Abai Qunanbayev is an outstanding poet, composer, philosopher, thinker, educator and democrat, the founder of the new Kazakh realistic literature.
Abai's poetry is rich in content; it is distinguished by the problematic themes. These are poems on socio-political themes, satirical poems, philosophical reflections, landscape lyrics, poems about love, friendship, poetry, science. Lyric of Abai acquaints us with his reflections on the meaning of life, about the happiness of man, with his moral ideals.
Abai's time is complicated and troubled. This time was marked by the formation and further development of national realistic literature, the founder of which was Abai Qunanbayev.
Abai (Ibrahim) Qunanbayev was born in 1845 in the Semipalatinsk region, among the blue Chingis Mountains, in the family of the head of the tribe Tobykty. Akyns and storytellers brought up in him a sincere love for his native people, their history and rich cultural heritage. From the mother, he inherited a kind heart, in which every day grew outrage against violence and evil.
Abai's father, Qunanbay, was the leader of the Tobykty tribe. After receiving the initial education at home from the mullah, Abai was sent to the madrasah of Semipalatinsk Imam Akhmet-Riza.
Sent by his father to the Semipalatinsk madrasah, Abai, breaking its strict laws, seeks to learn Russian. Only three months continued his teaching in the Russian parochial school.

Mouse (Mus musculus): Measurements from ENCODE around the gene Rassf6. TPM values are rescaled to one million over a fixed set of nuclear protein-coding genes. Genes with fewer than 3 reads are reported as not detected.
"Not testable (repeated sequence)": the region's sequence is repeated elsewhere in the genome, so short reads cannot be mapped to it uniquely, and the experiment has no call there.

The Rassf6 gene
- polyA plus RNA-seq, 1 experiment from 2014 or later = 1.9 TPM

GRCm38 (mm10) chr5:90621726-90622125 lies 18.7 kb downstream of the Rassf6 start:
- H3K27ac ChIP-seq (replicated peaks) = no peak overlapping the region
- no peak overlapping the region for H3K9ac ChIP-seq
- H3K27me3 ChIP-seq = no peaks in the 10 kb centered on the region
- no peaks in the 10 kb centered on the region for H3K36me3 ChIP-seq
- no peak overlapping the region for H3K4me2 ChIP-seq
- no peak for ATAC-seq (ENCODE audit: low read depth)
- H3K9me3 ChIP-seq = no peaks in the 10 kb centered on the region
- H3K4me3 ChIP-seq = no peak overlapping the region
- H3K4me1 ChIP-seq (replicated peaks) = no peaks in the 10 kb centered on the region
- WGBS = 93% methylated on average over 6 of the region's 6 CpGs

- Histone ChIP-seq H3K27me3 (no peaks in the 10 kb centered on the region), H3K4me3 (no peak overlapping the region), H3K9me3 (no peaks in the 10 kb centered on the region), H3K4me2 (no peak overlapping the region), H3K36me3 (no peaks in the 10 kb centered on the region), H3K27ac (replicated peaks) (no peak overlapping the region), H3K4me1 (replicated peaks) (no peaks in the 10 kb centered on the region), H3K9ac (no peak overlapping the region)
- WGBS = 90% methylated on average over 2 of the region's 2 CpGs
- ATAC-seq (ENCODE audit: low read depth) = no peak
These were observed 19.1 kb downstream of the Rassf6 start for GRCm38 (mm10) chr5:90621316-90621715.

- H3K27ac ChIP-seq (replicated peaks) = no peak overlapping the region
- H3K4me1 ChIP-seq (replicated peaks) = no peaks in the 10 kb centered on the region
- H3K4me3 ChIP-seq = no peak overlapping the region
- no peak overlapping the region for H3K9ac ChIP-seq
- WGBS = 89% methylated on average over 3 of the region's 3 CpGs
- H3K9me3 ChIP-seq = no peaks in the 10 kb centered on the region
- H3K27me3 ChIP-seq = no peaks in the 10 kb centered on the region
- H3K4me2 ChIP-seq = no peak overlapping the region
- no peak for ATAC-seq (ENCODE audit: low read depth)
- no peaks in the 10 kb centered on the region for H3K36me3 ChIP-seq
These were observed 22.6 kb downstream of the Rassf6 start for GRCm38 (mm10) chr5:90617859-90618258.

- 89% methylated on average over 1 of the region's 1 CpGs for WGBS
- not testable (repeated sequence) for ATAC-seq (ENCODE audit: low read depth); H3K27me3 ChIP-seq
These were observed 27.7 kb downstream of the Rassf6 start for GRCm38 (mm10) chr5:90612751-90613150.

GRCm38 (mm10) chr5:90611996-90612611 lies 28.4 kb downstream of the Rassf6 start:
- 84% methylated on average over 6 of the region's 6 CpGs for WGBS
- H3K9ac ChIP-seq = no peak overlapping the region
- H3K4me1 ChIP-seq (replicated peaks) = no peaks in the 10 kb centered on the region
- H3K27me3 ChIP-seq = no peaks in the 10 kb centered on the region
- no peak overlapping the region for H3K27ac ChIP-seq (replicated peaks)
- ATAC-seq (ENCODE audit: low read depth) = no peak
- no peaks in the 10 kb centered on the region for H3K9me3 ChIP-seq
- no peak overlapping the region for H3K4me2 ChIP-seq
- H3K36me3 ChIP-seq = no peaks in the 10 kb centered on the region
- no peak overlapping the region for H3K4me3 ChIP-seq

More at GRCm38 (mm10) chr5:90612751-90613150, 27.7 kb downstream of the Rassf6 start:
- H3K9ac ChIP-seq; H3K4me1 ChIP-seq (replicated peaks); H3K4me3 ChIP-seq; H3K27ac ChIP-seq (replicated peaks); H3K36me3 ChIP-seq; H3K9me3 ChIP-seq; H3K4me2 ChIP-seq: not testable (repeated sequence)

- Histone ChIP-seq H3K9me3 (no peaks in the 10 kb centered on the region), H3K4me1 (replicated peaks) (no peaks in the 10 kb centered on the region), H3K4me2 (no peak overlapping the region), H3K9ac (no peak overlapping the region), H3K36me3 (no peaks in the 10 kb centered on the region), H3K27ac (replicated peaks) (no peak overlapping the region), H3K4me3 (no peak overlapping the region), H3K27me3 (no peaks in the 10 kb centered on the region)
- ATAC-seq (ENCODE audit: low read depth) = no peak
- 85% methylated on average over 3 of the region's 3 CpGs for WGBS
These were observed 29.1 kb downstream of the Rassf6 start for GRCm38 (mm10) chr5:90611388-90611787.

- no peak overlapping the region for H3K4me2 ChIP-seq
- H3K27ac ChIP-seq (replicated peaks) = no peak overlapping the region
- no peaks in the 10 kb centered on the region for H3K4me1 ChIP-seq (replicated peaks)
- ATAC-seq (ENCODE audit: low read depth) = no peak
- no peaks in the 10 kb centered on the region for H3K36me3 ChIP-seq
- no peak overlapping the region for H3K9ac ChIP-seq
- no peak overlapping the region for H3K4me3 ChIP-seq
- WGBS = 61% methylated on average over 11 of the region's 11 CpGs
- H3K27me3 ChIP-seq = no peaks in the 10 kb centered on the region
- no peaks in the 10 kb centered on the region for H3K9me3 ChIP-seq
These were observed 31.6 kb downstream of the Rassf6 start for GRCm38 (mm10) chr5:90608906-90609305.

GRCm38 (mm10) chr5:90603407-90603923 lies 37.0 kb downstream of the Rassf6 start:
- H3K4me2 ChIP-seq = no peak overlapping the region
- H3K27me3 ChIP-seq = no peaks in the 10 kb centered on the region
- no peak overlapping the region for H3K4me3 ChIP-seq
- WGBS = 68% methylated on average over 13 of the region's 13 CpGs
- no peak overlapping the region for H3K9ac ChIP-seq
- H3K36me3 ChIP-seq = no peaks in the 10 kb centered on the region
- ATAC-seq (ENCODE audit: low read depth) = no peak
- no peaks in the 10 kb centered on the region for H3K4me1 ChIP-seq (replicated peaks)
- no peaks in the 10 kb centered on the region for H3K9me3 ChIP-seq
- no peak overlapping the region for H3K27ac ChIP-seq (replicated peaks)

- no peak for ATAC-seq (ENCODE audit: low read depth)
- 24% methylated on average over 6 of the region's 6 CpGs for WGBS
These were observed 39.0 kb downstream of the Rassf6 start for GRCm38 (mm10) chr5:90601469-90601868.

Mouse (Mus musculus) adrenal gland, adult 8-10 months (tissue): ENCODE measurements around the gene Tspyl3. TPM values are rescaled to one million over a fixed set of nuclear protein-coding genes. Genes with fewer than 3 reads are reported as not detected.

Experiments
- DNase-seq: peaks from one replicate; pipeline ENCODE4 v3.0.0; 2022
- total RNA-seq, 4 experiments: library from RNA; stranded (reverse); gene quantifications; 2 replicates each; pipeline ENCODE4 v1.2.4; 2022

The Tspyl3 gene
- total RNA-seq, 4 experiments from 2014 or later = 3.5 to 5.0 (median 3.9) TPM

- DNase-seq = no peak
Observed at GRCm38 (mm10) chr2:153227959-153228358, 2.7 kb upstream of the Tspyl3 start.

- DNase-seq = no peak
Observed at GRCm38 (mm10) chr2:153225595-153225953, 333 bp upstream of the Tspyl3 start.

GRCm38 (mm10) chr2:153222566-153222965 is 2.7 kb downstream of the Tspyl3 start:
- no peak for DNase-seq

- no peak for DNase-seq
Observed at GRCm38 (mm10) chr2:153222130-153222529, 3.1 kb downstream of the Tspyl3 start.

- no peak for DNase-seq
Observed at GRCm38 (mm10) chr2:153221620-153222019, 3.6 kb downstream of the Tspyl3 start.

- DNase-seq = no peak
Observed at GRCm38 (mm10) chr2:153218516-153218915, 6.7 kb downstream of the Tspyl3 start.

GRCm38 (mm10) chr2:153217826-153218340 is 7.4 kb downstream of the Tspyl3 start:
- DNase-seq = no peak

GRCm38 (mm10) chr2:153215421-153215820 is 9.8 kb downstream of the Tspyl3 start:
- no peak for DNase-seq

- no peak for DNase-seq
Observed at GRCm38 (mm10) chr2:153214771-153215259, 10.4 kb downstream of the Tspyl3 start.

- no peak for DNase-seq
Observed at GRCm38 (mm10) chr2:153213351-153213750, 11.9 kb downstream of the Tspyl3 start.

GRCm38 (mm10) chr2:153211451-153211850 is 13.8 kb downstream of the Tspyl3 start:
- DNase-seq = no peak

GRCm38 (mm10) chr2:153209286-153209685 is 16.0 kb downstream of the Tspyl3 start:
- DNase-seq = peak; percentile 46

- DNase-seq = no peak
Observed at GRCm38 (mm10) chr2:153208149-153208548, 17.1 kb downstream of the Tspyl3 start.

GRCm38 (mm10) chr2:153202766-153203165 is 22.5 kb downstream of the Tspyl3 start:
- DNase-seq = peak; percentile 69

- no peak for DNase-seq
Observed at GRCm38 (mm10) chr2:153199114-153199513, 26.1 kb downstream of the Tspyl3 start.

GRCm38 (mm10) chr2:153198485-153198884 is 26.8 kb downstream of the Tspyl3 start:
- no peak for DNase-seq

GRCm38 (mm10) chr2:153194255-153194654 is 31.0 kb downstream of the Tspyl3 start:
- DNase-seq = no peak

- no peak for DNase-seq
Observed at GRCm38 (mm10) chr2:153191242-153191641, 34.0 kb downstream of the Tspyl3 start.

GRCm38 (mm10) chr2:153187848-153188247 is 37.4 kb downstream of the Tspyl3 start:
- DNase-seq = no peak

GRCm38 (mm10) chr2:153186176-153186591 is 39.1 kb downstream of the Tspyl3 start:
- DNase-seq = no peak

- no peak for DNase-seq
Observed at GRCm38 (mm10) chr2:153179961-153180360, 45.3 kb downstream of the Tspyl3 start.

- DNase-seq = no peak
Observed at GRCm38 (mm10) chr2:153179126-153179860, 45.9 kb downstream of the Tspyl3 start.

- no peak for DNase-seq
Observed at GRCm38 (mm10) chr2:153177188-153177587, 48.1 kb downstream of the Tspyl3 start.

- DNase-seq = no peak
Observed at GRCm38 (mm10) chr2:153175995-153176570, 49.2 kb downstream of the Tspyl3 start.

At the insistence of his father, thirteen-year-old Abai returns home to take part in the political life of the Steppe. Father began to gradually prepare for judicial and administrative activities of the head of the tribe. Abai comprehends the methods of conducting verbal contests, where weapons were honed eloquence, wit and resourcefulness.
The trial was conducted on the basis of the existing customary law of the Kazakhs for centuries. Drained into the affairs of tribal disputes, Abai delves into the most complicated mechanism of the social life of the Kazakhs. At the same time he manages to study Russian colonial orders, to learn European values. He comes to the idea of the inevitability of the end of the traditions of the Kazakhs and the transition to more progressive ones, connected with the introduction of bourgeois, capitalist principles.
Only after fifteen years did Abai return to the city to deepen his knowledge and become a champion of justice, a defender of the poor and oppressed. He eagerly studies the works of the classics of Russian and Western European literature, gets acquainted with the advanced Russian people exiled by the tsarist government to Semipalatinsk.
Abai was the bearer of a new concept of life, stood head and shoulders above the environment that gave birth to him. The Enlightener wanted to see human society a good and intelligent, progressively developing. The desire for the progressive development of society, where man is elevated by "reason, science, will," is one of the main directions of Abai's whole creative work. All the work of Abai is permeated with ideas of irreconcilability to idleness, false shame. The human character, in his opinion, consists only in the struggle against difficulties, in overcoming these difficulties.